One of the major trends in industrial societies has been the rise of single-parent families. As a result of out-of-wedlock births and divorce, about 25 percent of children in the United States live with only one parent, mostly the mother. Teenagers contribute a large share to out-of-wedlock births, especially in the United States which has the highest teenage fertility rate among industrial countries. Research on teenage fertility has uniformly shown that both mothers and children fare worse in life than they would if fertility had been postponed. More recently, researchers have also examined the social and economic consequences of divorce. They have found that divorce in the United States has a negative impact on the subsequent economic circumstances of the women and children involved. Post-divorce family income is lower than pre-divorce income and stays lower for those women who do not remarry (Duncan and Hoffman 1985; Espenshade 1979; Hoffman and Duncan 1988; Smock 1993). Burkhauser et al. (1990, 1991) examined whether the post-divorce decrease in income found for the United States also occurs in West Germany. They suggested that the stronger income support programs in West Germany might shelter women and children from the negative economic consequences of divorce. However, Burkhauser and his colleagues found that the negative economic consequences of divorce were as strong and even stronger in West Germany than in the United States.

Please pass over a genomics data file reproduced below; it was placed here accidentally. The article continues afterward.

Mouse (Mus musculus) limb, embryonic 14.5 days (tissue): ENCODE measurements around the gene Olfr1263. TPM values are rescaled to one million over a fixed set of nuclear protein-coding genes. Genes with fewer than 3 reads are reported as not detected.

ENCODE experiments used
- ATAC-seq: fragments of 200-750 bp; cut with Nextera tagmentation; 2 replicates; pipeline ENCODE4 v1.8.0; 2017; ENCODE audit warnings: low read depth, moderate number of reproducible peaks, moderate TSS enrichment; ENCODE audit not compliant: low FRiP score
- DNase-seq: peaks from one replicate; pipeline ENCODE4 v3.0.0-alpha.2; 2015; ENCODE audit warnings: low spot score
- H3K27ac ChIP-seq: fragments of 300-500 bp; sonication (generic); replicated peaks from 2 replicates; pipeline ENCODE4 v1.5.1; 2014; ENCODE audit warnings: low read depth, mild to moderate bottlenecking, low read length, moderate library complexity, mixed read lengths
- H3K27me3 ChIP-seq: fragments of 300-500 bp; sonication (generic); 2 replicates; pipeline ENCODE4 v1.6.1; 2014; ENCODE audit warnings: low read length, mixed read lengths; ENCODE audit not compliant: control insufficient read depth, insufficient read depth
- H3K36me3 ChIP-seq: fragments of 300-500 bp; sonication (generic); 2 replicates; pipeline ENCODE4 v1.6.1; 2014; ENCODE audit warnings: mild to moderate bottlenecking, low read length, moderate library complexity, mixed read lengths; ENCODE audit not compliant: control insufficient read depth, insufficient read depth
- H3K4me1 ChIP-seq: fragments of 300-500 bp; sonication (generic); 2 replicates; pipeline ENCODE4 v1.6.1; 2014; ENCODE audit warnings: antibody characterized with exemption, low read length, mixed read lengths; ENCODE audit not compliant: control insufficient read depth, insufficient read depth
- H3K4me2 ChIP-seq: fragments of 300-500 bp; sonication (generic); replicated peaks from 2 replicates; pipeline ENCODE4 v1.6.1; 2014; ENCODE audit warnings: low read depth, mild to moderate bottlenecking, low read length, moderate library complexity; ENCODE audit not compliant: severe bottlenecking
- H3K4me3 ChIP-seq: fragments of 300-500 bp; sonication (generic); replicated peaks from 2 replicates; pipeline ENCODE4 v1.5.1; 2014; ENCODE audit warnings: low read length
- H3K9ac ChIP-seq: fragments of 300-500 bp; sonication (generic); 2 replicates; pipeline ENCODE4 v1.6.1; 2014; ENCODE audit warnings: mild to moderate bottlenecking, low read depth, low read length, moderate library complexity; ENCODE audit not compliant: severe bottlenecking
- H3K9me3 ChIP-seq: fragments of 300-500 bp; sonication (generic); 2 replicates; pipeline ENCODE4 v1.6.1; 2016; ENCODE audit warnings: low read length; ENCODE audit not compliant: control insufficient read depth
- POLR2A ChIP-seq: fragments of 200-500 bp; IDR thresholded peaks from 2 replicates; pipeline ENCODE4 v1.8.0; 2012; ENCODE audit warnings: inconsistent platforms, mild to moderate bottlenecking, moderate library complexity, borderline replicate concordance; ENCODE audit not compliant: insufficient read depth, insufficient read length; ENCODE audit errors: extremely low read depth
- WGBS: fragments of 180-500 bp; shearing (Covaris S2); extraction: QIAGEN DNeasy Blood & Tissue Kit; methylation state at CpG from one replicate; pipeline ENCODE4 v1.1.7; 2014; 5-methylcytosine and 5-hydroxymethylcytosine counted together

Weitere Kapitel dieses Buchs durch Wischen aufrufen
- The Effects of Household Structure on Educational Attainment and Vocational Training in West Germany
Roger A. Wojtkiewicz
- Physica-Verlag HD
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